Healthcare is another sector that will see permanent change. For the past few weeks, it has been practically impossible to get an appointment with a general practitioner, primary medical care has gone mainly remote. Our phones are replete with sensors, it is not hard to add more – to turn them into ECG recorders, blood pressure or glucose monitors, hand-held cell scopes and so on. Then there is artificial intelligence, which could sit in on remote consultations as well as combing through digital data, and deliver enormously improved diagnosis, monitoring of compliance, and so on. By year-end, it will be clear that in-person provision of primary medical care should be the exception rather than the rule – not just because of infection risk but because it leads to better service, better record-keeping and better outcomes.

At the very least, the new familiarity with home-schooling, home-working and remote medical services will enable a tremendous increase in flexible working hours. Wouldn’t it be wonderful if one of the positive legacies of Covid-19 was the death of the rush hour? Think how much more cost-effective investment in public transportation would be if demand were flat across the day, rather than lurching from over-crowded to idle? And as we spend more time in and around our homes, won’t we start to demand that our streets are more pleasant, our parks better-maintained, our air cleaner?

Indeed you could go further: with the streets emptied of vehicles, and public transport a locus for viral transmission, what is to stop temporary diversion of road space to pedestrian areas and protected lanes for cyclists? Do it in such a way that signage and road furniture can be removed as traffic recovers – but you might find the temporary solution is popular enough to keep, leaving lasting improvements to our urban fabric.


Covid-19 will cast long-lasting psychological and political shadows, in the same way that the Great Depression or the World Wars inhabit the global psyche. The bulk of the world’s population has been living a charmed life for many decades, not only in the developed world, but also the emerging middle classes in the developing world. For all the news stories about cyber-threats, terrorism, economic inequality and yes, even climate change, the reality is that this has been the best period to be alive the history of mankind. The data – so brilliantly curated by the late Hans Rosling’s Gapminder Foundation and Our World in Data – prove it, but people can sense it.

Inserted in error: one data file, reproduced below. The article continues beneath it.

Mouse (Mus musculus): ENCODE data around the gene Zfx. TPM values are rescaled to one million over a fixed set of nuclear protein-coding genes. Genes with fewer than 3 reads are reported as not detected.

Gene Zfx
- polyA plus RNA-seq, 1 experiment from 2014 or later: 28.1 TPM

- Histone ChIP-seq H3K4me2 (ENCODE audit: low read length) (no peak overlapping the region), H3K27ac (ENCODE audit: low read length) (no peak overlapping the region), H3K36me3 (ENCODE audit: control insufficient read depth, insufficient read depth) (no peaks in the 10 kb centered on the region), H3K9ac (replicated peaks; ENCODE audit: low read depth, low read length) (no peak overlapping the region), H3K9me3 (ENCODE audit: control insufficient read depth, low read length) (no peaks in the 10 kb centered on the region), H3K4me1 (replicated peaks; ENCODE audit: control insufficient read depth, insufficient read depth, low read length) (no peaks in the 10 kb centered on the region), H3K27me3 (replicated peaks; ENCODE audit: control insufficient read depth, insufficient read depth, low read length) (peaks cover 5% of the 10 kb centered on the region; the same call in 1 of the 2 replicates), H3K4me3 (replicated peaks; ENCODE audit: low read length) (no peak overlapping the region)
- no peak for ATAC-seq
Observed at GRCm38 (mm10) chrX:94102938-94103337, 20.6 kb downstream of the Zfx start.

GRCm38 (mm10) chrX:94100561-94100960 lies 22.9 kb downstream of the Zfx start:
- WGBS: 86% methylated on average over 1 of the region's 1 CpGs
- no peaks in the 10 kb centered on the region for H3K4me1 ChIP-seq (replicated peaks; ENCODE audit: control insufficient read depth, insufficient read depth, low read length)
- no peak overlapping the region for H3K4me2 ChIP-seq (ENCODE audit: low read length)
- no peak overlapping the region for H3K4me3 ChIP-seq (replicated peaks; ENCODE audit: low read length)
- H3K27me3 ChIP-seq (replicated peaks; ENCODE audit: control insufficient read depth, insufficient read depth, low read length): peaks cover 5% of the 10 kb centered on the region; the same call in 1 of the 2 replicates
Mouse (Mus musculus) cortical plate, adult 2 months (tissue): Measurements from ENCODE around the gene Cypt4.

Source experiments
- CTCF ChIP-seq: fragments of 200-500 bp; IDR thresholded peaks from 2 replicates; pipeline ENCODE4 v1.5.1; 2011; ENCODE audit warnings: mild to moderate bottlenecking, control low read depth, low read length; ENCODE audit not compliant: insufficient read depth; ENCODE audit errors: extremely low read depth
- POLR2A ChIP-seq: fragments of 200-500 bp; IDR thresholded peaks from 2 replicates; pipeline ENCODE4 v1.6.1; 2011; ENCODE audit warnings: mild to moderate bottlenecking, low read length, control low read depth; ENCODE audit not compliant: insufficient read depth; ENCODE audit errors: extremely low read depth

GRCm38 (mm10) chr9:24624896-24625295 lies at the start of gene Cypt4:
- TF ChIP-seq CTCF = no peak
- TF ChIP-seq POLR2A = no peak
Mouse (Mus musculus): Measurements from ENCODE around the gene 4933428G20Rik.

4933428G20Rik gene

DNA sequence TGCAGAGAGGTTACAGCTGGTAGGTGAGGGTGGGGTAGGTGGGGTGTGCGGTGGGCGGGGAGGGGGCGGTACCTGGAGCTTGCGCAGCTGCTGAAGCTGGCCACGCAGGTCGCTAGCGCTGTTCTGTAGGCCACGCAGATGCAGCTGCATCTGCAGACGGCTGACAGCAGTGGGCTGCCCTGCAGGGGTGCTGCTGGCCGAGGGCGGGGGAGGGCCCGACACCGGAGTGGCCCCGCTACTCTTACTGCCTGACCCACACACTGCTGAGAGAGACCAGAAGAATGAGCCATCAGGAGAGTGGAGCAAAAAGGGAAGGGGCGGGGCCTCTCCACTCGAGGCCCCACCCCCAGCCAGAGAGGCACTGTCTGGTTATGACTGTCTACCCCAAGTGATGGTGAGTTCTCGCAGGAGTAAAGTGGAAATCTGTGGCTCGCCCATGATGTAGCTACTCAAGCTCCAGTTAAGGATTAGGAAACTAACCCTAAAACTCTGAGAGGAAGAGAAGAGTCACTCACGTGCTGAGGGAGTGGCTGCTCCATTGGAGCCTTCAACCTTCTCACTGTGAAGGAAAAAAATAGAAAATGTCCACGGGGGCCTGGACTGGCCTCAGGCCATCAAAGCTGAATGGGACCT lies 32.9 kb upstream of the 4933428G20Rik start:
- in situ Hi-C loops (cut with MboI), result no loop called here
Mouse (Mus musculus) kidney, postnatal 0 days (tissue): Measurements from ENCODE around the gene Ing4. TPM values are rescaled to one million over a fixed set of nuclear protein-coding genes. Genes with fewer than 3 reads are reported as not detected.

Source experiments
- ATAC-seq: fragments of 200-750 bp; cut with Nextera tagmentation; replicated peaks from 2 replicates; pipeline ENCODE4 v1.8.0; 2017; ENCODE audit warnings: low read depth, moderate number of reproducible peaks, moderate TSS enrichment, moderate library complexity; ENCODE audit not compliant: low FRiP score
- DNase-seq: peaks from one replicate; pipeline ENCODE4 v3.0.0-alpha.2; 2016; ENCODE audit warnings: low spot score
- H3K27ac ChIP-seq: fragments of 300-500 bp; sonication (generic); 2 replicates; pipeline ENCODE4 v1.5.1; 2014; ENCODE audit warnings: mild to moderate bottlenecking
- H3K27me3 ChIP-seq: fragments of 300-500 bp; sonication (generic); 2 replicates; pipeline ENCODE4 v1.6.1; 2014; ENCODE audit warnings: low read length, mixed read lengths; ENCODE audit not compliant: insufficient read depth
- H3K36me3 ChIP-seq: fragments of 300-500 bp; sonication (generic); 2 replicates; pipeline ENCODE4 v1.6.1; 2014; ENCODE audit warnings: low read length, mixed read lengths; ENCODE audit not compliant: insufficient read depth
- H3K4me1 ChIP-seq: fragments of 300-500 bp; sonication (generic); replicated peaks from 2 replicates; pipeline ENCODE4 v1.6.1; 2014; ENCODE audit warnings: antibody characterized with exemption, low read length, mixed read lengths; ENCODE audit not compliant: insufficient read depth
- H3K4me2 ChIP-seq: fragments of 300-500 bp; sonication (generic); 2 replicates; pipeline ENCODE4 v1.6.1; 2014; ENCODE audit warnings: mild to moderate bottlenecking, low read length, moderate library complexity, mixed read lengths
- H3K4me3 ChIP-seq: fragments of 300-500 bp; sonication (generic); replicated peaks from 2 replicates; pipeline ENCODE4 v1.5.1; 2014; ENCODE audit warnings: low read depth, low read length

We have, however, been complacent. The past 20 years have seen five potential pandemics: SARS, H1N1, Zika, Ebola and MERS. The U.K. and much of Europe also seen outbreaks of Foot and Mouth and Mad Cow Disease. Any one of these would have been one genetic mutation away from being as serious as Covid-19. We should have been acting as though we face a pandemic threat every three or four years, because that is the reality.

Epidemics are not the only systemic risks to which we have been oblivious. In the run-up to the Great Financial Crisis we were oblivious to the systemic risks to our financial system posed by extreme levels of leverage and risky, opaque derivatives. And most people are still complacent about the systemic risks to our planetary environment posed by thoughtless economic development. Is it fanciful to hope that that as a result of Covid-19 the world pays a bit more attention to those urging us to respect our planetary boundaries, and a bit less to those pretending they do not exist?

In summary: Covid-19 is causing a massive drop in emissions this quarter, perhaps as much as 20%; after that, emissions will rebound, but remain significantly down until a vaccine enables a full recovery; even after that, they may well remain depressed for some years by an economy again hobbled by a colossal mountain of debt; and in the longer term, the stickiness of some of the new behavior, business models and technologies will certainly accelerate the transition to a low-carbon economy. Out of this terrible period, some good will come.

And finally, alas poor COP26 and Tokyo 2020

Let me finish with a closing thought on COP26. Put simply, it would be best to postpone it for a year. It is simply facing too many headwinds: an unsuccessful predecessor leaving intractable issues to negotiate; insufficient time to complete preparatory work; Covid-19 distracting governments around the world; a reasonable chance that the coronavirus will still be on the loose this December; unfortunate timing vis-à-vis the Brexit and U.S. trade negotiations; and uncertainty as to whether the next U.S. President will be supportive or destructive. Far better to postpone early and shoot for a spectacular outcome in 2021, recapturing the spirit of Paris.

It was certainly the correct decision to push back the Tokyo Olympics. What better symbol could there be for the year we are all losing to Covid-19 than holding the 2020 Olympics in 2021? As an Olympian (Albertville 1992), I feel for the athletes who have trained so hard and sacrificed so much to compete this year, but no sporting event is worth the risk of worsening the pandemic. Let’s have something magnificent to look forward to when this is all over – so that we may, like Dante Alighieri, “leave hell and again behold the stars.”

Michael Liebreich is founder and senior contributor to BloombergNEF. He is on the international advisory board of Equinor. He is a former advisor to Shell New Energies.